By Anuradha Nagaraj
CHENNAI, India (Thomson Reuters Foundation) – She was 20 when the abuse started. Her supervisor at the garment factory where she worked would grope and pinch her, sometimes leaving bruises. Her complaints were ignored and her abuser went unpunished.
One in every seven women working in the garment industry in the southern Indian city of Bengaluru have been raped or forced into a sexual act at work, said a report released on Saturday.
Violence, intimidation, unwanted sexual attention, being forced to watch pornography, being punched, choked and burnt are part of the daily abuse faced by women employees in Bengaluru’s 1,200 garment factories which supply many global brands.
The unnamed woman is among the 60 percent of women garment workers who face intimidation and violence in “hostile” workplaces, according to a report released on Saturday by the women’s rights groups Sisters for Change and Bengaluru-based Munnade.
“We were shocked by the levels of sexual violence (we found) during our survey,” said Alison Gordon, executive director of the U.K.-based Sisters for Change.
“There is such a permissive environment of abuse in the factory, with the … supervisors often being the perpetrators. There is no fear of the existing laws.”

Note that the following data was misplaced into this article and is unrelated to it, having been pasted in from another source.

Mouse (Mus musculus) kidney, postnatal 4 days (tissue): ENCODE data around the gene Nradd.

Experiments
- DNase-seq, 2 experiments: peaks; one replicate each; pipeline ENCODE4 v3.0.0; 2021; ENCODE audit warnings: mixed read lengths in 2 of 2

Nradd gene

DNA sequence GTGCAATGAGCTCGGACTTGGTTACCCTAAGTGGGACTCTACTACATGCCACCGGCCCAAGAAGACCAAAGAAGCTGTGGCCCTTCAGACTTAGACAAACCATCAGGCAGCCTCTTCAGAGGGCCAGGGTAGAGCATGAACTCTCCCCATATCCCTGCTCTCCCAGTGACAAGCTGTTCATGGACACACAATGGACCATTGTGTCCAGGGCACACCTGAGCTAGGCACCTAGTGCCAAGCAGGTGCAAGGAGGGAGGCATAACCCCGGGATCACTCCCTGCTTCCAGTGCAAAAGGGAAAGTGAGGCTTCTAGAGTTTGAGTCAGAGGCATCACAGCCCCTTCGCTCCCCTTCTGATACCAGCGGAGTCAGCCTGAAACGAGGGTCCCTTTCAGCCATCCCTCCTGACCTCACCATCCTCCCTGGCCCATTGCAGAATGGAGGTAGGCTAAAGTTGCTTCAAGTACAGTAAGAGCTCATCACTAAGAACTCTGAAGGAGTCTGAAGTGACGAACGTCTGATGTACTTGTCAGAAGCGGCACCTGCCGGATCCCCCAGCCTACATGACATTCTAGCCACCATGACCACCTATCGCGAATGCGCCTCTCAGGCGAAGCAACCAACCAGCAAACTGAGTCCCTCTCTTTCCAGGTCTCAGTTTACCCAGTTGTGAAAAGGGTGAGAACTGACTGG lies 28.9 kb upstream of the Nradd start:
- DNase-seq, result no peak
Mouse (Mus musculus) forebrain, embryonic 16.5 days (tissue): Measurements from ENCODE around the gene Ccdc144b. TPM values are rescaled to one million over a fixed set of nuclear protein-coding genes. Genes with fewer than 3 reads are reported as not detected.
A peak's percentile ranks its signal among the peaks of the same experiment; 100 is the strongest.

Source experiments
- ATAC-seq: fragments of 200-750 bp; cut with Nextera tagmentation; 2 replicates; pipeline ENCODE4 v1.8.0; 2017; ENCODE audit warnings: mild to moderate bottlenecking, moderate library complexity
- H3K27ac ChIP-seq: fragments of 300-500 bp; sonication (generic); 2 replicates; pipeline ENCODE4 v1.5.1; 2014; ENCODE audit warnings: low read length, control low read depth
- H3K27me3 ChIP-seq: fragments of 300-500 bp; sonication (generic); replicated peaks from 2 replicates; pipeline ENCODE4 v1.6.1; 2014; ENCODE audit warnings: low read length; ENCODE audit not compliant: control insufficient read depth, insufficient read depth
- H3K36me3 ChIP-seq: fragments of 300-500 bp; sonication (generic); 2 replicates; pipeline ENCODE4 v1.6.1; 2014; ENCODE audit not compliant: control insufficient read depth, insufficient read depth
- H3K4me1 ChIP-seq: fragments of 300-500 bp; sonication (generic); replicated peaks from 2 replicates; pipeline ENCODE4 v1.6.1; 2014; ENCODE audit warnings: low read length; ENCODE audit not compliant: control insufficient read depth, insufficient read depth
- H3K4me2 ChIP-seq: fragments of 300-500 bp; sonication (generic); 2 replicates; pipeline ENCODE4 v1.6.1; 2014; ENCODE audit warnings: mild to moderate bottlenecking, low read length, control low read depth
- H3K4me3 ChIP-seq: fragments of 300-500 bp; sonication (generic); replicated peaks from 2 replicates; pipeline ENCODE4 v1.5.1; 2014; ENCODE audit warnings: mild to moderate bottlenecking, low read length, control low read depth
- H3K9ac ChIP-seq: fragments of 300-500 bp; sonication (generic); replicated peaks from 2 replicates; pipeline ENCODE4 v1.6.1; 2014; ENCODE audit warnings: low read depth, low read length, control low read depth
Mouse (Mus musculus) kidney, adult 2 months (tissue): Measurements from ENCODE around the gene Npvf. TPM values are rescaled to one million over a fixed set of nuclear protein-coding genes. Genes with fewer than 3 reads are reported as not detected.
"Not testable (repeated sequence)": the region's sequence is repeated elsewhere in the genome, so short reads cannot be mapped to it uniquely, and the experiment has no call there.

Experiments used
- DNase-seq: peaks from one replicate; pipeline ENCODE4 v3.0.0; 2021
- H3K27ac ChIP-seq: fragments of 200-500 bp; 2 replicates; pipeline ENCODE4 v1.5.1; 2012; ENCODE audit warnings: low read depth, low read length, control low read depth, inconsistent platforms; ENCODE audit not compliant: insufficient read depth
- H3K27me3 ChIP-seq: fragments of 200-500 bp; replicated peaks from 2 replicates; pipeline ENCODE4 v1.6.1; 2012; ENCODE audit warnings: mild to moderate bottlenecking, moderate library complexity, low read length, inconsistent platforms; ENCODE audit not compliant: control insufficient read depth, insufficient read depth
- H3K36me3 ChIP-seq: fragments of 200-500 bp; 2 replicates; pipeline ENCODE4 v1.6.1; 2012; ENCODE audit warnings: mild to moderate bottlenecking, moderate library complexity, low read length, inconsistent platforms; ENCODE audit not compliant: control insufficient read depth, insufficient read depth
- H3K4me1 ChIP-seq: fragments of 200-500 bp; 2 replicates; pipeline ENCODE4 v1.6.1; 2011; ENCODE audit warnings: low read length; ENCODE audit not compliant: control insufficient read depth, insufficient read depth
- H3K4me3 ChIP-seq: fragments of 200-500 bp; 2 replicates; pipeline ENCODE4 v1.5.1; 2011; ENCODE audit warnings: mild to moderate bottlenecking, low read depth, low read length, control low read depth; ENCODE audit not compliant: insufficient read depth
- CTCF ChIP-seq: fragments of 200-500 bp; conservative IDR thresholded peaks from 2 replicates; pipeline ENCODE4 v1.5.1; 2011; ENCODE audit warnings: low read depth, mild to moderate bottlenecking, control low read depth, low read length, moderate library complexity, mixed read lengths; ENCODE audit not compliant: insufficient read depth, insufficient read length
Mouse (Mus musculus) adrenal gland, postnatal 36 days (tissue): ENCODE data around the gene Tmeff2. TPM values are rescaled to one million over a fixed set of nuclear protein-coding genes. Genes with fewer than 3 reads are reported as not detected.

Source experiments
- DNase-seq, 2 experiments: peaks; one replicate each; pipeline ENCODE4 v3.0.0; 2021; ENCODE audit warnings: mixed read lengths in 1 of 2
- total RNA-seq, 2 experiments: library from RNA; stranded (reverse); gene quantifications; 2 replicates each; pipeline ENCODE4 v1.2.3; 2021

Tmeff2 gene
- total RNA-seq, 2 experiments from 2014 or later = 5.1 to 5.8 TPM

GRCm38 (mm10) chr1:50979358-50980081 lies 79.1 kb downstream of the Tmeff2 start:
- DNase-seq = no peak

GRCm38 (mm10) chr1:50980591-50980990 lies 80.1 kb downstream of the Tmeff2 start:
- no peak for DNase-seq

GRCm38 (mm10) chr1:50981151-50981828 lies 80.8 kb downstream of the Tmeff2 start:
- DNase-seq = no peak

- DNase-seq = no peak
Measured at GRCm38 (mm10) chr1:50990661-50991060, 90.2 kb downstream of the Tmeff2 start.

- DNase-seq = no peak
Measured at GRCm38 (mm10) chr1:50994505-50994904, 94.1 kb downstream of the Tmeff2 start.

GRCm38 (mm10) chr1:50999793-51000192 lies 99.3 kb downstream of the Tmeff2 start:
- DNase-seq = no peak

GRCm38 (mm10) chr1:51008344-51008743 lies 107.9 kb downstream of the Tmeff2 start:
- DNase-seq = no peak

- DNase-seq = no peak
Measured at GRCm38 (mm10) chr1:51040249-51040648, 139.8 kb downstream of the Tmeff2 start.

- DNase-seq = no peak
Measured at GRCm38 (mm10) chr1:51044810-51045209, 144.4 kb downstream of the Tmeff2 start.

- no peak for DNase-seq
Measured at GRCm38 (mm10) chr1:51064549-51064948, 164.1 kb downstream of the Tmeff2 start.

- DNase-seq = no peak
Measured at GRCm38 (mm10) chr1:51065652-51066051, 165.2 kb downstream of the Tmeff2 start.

Much of India’s $40 billion garment and textile industry, which employs an estimated 45 million workers, operates in the informal sector and is poorly regulated.
Vulnerable workers, nearly three quarters of them women, have limited or no legal protection and few formal grievance mechanisms.
“What the report says is true not only in Bengaluru, but in factories and spinning mills across (India),” said Karrupu Samy, director of READ, a non-governmental group that works with garment workers in the Erode region of Tamil Nadu.
CRIME AND PUNISHMENT
There are an estimated 500,000 workers working in and around Bengaluru, a major hub for the garment industry in south India.
The report, based on surveys of women workers, indicated that hardly any cases were reported to the authorities.
Eighty-two percent of respondents said they did not report the crimes because they had no faith in the police or senior management to take action.
“The laws are in place but the awareness about them and the implementation is negligible,” Gordon told the Thomson Reuters Foundation.
The report urges the government to ensure compliance with the law and increase the frequency of factory inspections, with sexual harassment as a prime focus.
“The report provides solid evidence of the extent of abuse. Now there has to be a push for change,” Gordon said.
(Reporting by Anuradha Nagaraj, Editing by Ros Russell; Please credit the Thomson Reuters Foundation, the charitable arm of Thomson Reuters, that covers humanitarian news, women’s rights, trafficking and climate change. Visit www.trust.org)